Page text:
How does a book reading turn into an attempted murder? The threat against Salman Rushdie has been decades in the making
The attack on Salman Rushdie on Friday in Chautauqua, N.Y., was a stark reminder of how quickly our illusions of safety and order can be shattered. How does a book reading turn into an attempted murder? It was also a reminder that the author has lived under a death sentence for—count ‘em—33 years. His condemnation to death by the ruler of Iran had become a sometimes-remembered question of historical intolerance and an interesting footnote in the relationship between Islam and the West. But while it appears Rushdie will survive the assault, it is clear the threat against him has never really gone away.
Rushdie’s novel The Satanic Verses was published in 1988. The next year, Iran’s Ayatollah Khomeini issued a fatwa against Rushdie, declaring that he, “along with all the editors and publishers aware of its contents, are condemned to death” for what was seen as the book’s blasphemy against Allah and ridicule of Islam (Khomeini, according to his own son, never actually read the book). At the time, Rushdie and the British government took the threat quite seriously, in part because the government of Iran backed it up with a $6 million bounty on Rushdie’s head. The British government severed diplomatic relations with Iran over the incident.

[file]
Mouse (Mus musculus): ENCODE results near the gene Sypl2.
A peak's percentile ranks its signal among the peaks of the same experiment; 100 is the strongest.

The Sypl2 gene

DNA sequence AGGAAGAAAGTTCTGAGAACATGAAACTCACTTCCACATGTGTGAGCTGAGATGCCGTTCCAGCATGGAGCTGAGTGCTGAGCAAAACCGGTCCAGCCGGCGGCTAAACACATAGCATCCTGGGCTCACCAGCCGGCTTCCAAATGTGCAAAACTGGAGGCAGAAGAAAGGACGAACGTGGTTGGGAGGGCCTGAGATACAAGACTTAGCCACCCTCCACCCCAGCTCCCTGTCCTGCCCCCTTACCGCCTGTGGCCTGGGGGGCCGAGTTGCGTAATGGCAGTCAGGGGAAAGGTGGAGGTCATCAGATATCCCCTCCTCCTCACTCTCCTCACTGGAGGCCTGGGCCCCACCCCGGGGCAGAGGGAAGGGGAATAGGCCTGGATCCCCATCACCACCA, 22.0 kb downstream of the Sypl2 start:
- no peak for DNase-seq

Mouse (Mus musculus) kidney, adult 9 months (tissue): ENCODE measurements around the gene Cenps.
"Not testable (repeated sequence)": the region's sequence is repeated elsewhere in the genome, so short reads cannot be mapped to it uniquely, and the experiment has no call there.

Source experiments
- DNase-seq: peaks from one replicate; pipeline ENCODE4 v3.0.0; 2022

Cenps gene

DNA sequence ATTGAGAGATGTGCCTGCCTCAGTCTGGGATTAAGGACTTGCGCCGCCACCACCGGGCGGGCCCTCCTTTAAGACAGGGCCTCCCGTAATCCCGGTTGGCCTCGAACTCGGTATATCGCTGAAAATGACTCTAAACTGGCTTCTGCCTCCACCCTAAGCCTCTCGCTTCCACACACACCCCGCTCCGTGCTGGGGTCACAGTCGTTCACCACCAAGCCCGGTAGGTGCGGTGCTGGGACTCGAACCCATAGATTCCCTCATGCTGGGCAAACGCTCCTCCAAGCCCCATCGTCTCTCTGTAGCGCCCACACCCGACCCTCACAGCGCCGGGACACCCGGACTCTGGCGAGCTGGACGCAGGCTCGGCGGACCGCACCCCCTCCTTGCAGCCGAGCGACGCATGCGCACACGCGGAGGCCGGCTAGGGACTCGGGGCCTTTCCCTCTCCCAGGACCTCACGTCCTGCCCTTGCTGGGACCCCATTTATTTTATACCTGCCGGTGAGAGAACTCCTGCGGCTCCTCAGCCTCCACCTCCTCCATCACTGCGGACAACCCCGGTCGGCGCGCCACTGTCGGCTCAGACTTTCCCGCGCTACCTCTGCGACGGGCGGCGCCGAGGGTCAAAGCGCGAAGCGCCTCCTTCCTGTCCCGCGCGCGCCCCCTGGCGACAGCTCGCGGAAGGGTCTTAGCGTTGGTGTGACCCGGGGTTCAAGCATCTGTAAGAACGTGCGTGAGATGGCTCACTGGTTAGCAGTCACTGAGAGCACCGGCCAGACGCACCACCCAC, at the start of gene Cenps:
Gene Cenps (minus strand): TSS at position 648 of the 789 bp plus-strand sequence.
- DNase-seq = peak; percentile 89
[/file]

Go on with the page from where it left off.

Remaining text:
The controversy of course made The Satanic Verses a runaway best-seller—“the best known and least read book of the twentieth century,” wrote one America author—but Rushdie spent nine long years in hiding before resuming a moderately normal life. Over the past two decades he has returned to publishing novels regularly (eight since The Satanic Verses), along with many other works, including a memoir of his experience of living under the fatwa, 2012’s Joseph Anton (his alias during those years).
"Christians discover that Muslims do not share many of the values of the pluralistic West and Muslims discover that Western religious sensitivities are quite different from those of Islam."